Not too long after more and more applications of linear programming were developed, it became apparent that in some of these applications, the variables would not be able to attain just any (nonnegative) value, but should be integers. As a simple applications, if a variable has been defined to denote the number of cans of beans manufactured in the planning period, then surely it would make no sense to make, say, 1,305,557.3 cans: the last 0.3 cans would have to be rounded up or down. While this may be an acceptable practice when dealing with this application (after all, it makes very little difference whether or not we make 0.3 cans more or less), in other applications this may make a huge difference. For instance, assigning airplanes to routes or trucks to deliveries may very well make the difference between gain and loss. Furthermore, simply rounding up or down a noninteger (usually referred to as a continuous solution) will not necessarily result in an optimal integer solution. We will demonstrate this fact below.
H. A. Eiselt, C. -L. Sandblom

5. Network Models

Graph theory, the subject at the root of this chapter, dates back to 1736, when the Swiss mathematician Leonard Euler considered the now famed “Königsberg bridge problem.” At that time, there were seven bridges across the River Pregel that ran through the city of Königsberg on the Baltic Sea, and Euler wondered whether or not it would be possible to start somewhere in the city, walk across each of the bridges exactly once, and return to where he came from. (It was not). We will return to Euler’s problem in Section 5.5 of this chapter. Two hundred years later in 1936, the Hungarian mathematician Denès König wrote the seminal book “The Theory of Finite and Infinite Graphs,” that laid the foundations of modern graph theory. The subject was first used by operations researchers in the 1950s, most prominently by L.R. Ford and D.R. Fulkerson.
H. A. Eiselt, C. -L. Sandblom

6. Location Models

This chapter introduces the basic ideas of location models. We first provide a short introduction to the subject and enumerate some of its major components. This is followed by a detailed discussion of the major classes of location models.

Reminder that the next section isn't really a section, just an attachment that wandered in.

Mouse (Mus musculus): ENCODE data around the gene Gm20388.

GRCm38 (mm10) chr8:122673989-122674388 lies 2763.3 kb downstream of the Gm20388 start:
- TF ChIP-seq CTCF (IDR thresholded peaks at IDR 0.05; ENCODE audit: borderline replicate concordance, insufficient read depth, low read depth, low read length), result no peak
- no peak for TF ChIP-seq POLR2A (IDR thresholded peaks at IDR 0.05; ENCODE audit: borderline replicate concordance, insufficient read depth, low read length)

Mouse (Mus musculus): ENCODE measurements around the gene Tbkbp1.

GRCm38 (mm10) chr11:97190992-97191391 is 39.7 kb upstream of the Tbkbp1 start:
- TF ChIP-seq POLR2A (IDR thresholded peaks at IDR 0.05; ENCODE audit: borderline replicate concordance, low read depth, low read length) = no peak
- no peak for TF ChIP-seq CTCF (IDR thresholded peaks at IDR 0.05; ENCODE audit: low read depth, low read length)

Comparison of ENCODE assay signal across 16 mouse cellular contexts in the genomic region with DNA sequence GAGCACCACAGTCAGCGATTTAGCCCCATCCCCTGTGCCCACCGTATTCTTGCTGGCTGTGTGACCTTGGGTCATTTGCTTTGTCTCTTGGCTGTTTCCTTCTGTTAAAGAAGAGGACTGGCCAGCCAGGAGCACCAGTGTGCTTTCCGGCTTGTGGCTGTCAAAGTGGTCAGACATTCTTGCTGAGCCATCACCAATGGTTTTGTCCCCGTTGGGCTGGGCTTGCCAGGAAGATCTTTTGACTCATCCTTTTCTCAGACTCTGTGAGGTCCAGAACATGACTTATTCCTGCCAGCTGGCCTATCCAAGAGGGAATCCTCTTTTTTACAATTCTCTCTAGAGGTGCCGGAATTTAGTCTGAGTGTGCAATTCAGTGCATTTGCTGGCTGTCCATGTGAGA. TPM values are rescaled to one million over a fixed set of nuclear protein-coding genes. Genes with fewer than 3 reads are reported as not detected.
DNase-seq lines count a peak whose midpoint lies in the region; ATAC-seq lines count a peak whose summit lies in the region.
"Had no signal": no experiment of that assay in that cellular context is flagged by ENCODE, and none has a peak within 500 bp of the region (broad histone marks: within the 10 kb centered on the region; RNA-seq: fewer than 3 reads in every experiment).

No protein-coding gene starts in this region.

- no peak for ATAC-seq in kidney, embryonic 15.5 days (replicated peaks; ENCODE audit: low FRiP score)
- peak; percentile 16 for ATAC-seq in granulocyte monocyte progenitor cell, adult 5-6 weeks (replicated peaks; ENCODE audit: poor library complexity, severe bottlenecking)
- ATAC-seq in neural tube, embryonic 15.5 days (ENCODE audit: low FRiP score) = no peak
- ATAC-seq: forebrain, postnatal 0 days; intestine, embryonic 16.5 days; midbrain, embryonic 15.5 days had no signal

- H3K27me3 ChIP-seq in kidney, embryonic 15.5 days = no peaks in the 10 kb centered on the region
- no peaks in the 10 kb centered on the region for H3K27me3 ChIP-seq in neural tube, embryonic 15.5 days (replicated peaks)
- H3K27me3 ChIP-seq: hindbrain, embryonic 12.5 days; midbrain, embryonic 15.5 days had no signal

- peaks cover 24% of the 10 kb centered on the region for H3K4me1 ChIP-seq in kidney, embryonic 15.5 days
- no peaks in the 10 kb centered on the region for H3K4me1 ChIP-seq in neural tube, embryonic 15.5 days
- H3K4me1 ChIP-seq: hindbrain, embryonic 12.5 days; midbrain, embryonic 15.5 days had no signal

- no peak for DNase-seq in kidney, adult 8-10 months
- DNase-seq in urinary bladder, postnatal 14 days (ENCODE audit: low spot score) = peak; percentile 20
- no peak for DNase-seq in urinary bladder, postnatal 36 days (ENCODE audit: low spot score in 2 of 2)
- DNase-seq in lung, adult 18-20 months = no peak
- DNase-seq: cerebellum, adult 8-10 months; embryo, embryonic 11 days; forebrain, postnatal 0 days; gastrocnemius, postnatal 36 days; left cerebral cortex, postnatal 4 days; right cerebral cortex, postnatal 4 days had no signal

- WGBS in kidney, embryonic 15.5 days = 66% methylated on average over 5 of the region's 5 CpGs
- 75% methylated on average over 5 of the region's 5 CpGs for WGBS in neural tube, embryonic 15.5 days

H. A. Eiselt, C. -L. Sandblom

7. Project Networks

Back in the days when projects were dealt with by a single individual or a group of workers working sequentially, there was no need for project networks. As an example, consider the construction of a house. Somewhat simplistically, assume that a single individual wants to build a log cabin. He will first dig a hole in the ground for the foundation, then pour the cement, then lay the logs one by one, and so forth. Each job is completely finished before the next task begins. This is a sequential plan, and there is very little that can be done as far as planning is concerned. Consider, however, some of the issues that have arisen as a result of the division of labor. Nowadays, the plumbers can work at the same time the electrician does, but not before the walls have been established, which is also required for the roof to be put up. Given these interdependencies, planning is necessary in case time is an issue. Clearly, while it is possible that, say, electrician and plumber can work in the building at the same time, it is not necessary to use this parallelism: we can still have the two contractors work one after the other, if we so wish. The project will take longer, but it is possible. Project networks were designed by a number of firms in the
H. A. Eiselt, C. -L. Sandblom

8. Machine Scheduling

The subject of this chapter is the allocation of jobs (or tasks) to processors (or machines). These terms should be understood in the widest possible sense: in the case of a doctor treating patients the doctor is the processor and the patients represent the tasks, in the case of a tax auditor the auditor is the processor (or the “machine”), while the individual cases are the tasks to be processed. This allocation is to be made so as to optimize some objective. We will discuss a number of these objectives below.